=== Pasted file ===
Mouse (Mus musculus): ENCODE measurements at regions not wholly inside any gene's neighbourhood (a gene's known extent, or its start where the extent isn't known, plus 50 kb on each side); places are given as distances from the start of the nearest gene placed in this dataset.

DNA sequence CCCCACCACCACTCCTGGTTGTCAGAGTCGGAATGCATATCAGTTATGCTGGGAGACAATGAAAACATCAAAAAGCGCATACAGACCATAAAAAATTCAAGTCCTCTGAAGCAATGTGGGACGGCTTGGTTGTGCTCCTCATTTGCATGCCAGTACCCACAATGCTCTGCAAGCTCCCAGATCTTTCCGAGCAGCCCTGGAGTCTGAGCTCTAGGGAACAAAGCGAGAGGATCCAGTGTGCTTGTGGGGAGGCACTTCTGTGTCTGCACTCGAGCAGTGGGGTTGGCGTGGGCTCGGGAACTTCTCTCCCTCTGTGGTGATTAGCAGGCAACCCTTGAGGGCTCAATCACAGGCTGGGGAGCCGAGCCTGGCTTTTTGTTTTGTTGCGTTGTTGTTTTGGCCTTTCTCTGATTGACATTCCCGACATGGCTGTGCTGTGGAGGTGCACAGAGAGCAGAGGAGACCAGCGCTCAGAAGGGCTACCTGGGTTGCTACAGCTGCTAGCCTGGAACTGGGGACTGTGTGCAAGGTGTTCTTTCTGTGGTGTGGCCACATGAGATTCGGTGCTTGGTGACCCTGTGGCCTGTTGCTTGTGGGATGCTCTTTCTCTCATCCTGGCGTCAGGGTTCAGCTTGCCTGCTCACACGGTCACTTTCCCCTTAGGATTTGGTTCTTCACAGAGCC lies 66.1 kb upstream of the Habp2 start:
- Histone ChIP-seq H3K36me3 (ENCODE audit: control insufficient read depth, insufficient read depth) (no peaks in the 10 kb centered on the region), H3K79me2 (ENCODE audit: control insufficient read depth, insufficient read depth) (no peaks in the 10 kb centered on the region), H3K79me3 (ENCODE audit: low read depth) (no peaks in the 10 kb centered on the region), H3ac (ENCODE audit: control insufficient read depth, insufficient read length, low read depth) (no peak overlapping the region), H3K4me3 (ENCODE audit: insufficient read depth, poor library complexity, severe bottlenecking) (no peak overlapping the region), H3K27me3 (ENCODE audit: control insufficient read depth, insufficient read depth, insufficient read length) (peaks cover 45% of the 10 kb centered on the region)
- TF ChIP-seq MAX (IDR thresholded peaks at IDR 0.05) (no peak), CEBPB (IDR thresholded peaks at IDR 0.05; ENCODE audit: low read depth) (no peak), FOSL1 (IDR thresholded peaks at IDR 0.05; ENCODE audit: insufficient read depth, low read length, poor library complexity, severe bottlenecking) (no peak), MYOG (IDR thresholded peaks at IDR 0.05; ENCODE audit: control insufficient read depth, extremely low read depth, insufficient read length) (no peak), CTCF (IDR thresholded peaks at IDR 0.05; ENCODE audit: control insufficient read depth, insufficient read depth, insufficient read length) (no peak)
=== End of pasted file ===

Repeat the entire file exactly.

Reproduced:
Mouse (Mus musculus): ENCODE measurements at regions not wholly inside any gene's neighbourhood (a gene's known extent, or its start where the extent isn't known, plus 50 kb on each side); places are given as distances from the start of the nearest gene placed in this dataset.

DNA sequence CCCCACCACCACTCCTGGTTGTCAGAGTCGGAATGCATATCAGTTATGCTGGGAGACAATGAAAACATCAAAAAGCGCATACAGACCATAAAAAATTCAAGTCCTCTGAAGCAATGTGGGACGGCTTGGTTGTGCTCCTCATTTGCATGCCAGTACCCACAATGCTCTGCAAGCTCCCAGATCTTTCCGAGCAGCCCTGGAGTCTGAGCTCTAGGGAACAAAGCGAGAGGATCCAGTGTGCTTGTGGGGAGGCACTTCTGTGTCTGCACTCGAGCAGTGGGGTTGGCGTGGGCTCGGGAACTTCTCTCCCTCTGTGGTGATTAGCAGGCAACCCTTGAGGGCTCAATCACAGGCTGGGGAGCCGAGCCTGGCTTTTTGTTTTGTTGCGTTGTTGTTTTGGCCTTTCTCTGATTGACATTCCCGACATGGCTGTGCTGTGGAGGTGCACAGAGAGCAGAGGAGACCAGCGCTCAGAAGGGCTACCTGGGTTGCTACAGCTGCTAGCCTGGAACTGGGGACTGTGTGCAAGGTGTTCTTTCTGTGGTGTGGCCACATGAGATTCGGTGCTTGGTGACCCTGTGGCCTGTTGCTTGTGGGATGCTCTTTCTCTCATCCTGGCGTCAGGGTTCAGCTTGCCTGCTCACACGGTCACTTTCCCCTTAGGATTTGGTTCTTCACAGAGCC lies 66.1 kb upstream of the Habp2 start:
- Histone ChIP-seq H3K36me3 (ENCODE audit: control insufficient read depth, insufficient read depth) (no peaks in the 10 kb centered on the region), H3K79me2 (ENCODE audit: control insufficient read depth, insufficient read depth) (no peaks in the 10 kb centered on the region), H3K79me3 (ENCODE audit: low read depth) (no peaks in the 10 kb centered on the region), H3ac (ENCODE audit: control insufficient read depth, insufficient read length, low read depth) (no peak overlapping the region), H3K4me3 (ENCODE audit: insufficient read depth, poor library complexity, severe bottlenecking) (no peak overlapping the region), H3K27me3 (ENCODE audit: control insufficient read depth, insufficient read depth, insufficient read length) (peaks cover 45% of the 10 kb centered on the region)
- TF ChIP-seq MAX (IDR thresholded peaks at IDR 0.05) (no peak), CEBPB (IDR thresholded peaks at IDR 0.05; ENCODE audit: low read depth) (no peak), FOSL1 (IDR thresholded peaks at IDR 0.05; ENCODE audit: insufficient read depth, low read length, poor library complexity, severe bottlenecking) (no peak), MYOG (IDR thresholded peaks at IDR 0.05; ENCODE audit: control insufficient read depth, extremely low read depth, insufficient read length) (no peak), CTCF (IDR thresholded peaks at IDR 0.05; ENCODE audit: control insufficient read depth, insufficient read depth, insufficient read length) (no peak)